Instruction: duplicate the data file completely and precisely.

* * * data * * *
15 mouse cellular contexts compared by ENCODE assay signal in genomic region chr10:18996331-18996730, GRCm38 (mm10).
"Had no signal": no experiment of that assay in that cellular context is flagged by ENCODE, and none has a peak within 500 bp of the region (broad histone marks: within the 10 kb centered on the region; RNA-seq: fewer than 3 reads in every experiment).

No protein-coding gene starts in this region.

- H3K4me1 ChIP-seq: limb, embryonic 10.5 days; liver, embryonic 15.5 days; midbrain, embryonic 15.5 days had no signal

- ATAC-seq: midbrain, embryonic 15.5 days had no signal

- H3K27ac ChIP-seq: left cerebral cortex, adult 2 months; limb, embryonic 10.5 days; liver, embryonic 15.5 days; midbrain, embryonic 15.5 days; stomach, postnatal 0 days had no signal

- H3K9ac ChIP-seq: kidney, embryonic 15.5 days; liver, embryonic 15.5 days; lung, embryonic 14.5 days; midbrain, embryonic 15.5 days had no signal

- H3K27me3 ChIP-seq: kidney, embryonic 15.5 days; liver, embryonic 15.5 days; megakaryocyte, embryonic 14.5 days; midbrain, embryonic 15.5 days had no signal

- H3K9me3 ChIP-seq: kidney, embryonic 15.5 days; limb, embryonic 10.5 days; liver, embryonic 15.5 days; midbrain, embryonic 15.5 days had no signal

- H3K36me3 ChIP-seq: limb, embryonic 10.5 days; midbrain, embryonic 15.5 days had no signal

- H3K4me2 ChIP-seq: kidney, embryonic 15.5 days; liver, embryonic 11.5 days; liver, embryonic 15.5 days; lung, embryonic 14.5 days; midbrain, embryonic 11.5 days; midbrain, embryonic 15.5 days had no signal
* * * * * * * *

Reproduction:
15 mouse cellular contexts compared by ENCODE assay signal in genomic region chr10:18996331-18996730, GRCm38 (mm10).
"Had no signal": no experiment of that assay in that cellular context is flagged by ENCODE, and none has a peak within 500 bp of the region (broad histone marks: within the 10 kb centered on the region; RNA-seq: fewer than 3 reads in every experiment).

No protein-coding gene starts in this region.

- H3K4me1 ChIP-seq: limb, embryonic 10.5 days; liver, embryonic 15.5 days; midbrain, embryonic 15.5 days had no signal

- ATAC-seq: midbrain, embryonic 15.5 days had no signal

- H3K27ac ChIP-seq: left cerebral cortex, adult 2 months; limb, embryonic 10.5 days; liver, embryonic 15.5 days; midbrain, embryonic 15.5 days; stomach, postnatal 0 days had no signal

- H3K9ac ChIP-seq: kidney, embryonic 15.5 days; liver, embryonic 15.5 days; lung, embryonic 14.5 days; midbrain, embryonic 15.5 days had no signal

- H3K27me3 ChIP-seq: kidney, embryonic 15.5 days; liver, embryonic 15.5 days; megakaryocyte, embryonic 14.5 days; midbrain, embryonic 15.5 days had no signal

- H3K9me3 ChIP-seq: kidney, embryonic 15.5 days; limb, embryonic 10.5 days; liver, embryonic 15.5 days; midbrain, embryonic 15.5 days had no signal

- H3K36me3 ChIP-seq: limb, embryonic 10.5 days; midbrain, embryonic 15.5 days had no signal

- H3K4me2 ChIP-seq: kidney, embryonic 15.5 days; liver, embryonic 11.5 days; liver, embryonic 15.5 days; lung, embryonic 14.5 days; midbrain, embryonic 11.5 days; midbrain, embryonic 15.5 days had no signal